By Jennifer Farley

Cheeky South Butt Go To Court With North Face Over Logo

By Jennifer Farley

The South Butt is an American online clothing store selling hoodies, jackets, t-shirts and shorts. They’ve recently found themselves in hot water over their logo design and its likeness to another (and very well known) clothing store, The North Face. Trademark infringement, trademark dilution and unfair competition are the issues in the case which started last Wednesday.

image North Face Logo

The South Butt logo (left) and North Face logo. Easy to distinguish?

The South Butt store was set up by Jimmy Winkleman and targets “who don’t want to be part of a herd with The North Face logo emblazoned on their chest.” (quote from the Maneater)

In reference to the North Face’s complaint that the infringing trademarks are “likely to cause initial confusion, mistake and deception among consumers who are drawn to the infringing products believing they originate from, are associated with or are otherwise authorized by” The North Face, The South Butt have a disclaimer on their web site stating

We are not in any fashion related to nor do we want to be confused with The North Face Apparel Corp. or its products sold under “The North Face” brand. If you are unable to discern the difference between a face and a butt, we encourage you to buy North Face products.

Now there’s no excuse for getting the two mixed up. The hearing last week was to establish dates and deadlines for the case. It will be interesting to see what happens. You can read more about it on the South Butt web site news section and on the Maneater Website.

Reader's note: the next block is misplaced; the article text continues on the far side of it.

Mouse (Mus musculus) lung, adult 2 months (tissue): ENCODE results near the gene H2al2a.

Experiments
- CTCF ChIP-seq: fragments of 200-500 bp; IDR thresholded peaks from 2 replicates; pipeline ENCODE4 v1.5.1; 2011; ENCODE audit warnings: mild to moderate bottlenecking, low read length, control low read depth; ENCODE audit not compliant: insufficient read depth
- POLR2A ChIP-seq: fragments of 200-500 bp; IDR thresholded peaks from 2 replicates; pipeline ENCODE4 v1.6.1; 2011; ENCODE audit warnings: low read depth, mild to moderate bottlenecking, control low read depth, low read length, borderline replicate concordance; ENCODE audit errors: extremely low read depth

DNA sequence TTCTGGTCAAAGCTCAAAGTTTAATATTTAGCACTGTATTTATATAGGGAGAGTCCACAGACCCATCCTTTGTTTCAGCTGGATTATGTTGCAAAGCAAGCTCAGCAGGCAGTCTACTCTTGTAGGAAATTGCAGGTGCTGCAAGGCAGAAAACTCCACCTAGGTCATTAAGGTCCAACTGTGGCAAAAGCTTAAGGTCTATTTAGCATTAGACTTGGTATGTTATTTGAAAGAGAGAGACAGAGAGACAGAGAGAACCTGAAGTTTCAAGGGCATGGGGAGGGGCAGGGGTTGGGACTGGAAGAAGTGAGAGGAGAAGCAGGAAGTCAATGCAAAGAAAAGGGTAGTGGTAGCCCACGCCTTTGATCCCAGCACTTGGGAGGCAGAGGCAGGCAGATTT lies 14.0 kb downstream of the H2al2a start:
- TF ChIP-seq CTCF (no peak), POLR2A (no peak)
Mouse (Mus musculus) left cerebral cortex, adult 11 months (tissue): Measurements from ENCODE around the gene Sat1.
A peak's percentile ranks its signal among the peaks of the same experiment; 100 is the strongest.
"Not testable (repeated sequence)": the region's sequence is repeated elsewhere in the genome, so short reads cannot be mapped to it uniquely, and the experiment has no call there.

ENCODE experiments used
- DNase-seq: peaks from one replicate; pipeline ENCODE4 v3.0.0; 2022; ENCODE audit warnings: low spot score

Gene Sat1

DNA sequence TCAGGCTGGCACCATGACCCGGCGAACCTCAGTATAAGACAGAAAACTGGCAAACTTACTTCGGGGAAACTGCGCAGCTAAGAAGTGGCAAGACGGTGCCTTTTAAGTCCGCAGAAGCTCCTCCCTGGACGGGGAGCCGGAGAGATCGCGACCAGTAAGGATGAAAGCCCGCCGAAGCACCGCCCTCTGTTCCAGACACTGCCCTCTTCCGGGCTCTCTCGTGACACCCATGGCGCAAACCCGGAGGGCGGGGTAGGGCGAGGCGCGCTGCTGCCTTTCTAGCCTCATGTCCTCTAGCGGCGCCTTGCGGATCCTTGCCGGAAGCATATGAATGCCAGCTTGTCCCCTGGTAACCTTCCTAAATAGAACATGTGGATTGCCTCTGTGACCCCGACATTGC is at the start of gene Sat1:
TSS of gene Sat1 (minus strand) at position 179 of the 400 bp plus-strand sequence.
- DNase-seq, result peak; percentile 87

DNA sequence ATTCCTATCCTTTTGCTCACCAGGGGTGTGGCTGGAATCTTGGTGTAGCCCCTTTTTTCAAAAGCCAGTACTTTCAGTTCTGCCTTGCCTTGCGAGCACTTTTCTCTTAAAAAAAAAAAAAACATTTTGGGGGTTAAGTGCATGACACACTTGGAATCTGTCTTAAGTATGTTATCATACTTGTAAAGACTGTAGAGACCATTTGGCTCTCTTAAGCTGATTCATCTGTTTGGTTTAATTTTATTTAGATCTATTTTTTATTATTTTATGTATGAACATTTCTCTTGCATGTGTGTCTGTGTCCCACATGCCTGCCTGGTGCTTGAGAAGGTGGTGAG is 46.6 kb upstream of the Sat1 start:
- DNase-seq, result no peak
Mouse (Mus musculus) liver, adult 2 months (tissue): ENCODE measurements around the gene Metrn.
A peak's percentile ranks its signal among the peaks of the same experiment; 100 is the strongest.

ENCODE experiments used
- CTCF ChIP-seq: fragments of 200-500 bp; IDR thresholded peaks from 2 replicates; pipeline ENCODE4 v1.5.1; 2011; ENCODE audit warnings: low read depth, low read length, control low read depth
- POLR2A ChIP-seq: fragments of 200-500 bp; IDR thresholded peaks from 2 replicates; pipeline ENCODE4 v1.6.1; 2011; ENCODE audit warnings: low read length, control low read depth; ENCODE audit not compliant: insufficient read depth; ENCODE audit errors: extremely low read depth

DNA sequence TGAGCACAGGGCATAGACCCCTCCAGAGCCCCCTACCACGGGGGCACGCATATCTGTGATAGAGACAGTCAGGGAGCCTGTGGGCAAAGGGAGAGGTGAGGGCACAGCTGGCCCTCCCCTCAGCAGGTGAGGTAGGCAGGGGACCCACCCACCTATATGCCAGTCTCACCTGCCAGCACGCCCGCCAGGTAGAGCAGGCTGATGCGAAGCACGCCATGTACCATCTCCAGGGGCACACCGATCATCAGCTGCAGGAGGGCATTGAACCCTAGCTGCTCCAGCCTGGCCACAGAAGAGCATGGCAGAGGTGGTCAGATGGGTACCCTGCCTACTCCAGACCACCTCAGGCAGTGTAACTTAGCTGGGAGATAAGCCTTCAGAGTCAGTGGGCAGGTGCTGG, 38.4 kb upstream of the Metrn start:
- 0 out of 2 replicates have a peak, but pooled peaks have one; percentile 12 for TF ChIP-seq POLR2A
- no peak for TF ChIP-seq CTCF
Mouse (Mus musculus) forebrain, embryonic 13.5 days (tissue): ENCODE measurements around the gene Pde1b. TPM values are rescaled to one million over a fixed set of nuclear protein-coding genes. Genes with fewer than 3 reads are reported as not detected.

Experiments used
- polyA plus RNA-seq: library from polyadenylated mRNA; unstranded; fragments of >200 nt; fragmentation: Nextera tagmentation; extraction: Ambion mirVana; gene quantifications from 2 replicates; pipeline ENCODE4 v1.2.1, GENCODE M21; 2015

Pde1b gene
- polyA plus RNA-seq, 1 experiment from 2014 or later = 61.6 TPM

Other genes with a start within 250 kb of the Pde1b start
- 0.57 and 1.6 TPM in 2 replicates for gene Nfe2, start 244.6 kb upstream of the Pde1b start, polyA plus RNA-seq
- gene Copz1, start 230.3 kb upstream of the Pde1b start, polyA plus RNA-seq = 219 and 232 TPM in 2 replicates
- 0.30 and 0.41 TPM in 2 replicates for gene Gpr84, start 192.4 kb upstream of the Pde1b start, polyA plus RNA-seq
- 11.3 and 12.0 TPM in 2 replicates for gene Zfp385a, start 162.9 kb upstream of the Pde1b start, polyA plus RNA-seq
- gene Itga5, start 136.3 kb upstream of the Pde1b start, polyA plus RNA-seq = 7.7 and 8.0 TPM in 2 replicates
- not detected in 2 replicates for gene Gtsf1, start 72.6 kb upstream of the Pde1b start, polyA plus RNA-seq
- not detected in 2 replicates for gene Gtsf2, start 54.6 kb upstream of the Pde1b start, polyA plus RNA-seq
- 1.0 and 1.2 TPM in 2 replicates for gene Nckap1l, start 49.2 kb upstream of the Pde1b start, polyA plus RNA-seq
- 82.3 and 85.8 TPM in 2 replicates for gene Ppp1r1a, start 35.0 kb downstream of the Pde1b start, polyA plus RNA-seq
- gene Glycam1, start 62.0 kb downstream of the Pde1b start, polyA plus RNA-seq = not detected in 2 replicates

So what do you think about this?  Is the South Butt logo too much like the original North Face design? Will you be rooting for the little guy or do you think South Butt are making money on someone else’s coattails?

  • Dougal Matthews

    The site logo that you posted is perhaps different enough. However, on the clothes it looks very similar in some cases. Compare this and this for example.

    I can see that causing confusion – the low res pictures are ideal as they give you a better idea of what you might see at a glance.

  • Brandon

    “likely to cause initial confusion, mistake and deception among consumers who are drawn to the infringing products believing they originate from, are associated with or are otherwise authorized by The North Face”

    Really? That’s their weak argument? I own numerous North Face products from base layers, to outer wear, to backpacks and tents. There is absolutely, positively no way I would EVER confuse these two companies. I don’t see how anyone could… unless you were illiterate, blind, or just plain stupid. When I shop for North Face products I go to their website, or to Google and search for “North Face (insert product name here)”. Or it’s possible I go to their physical retail location or a retailer that I know carries the brand. How could one possible confuse ANY of those options?

    Do I think The South Butt is infringing on trademark… not really. Do I think they’re being hilarious and mocking North Face… absolutely. There are too many differences between the logos. I’ll be shocked if North Face wins this case.

  • George

    In this case, the fact that The South Butt is obviously a parody of The North Face will hold quite a bit of weight. The only damage to The North Face in this case is not brand confusion, but brand ridicule.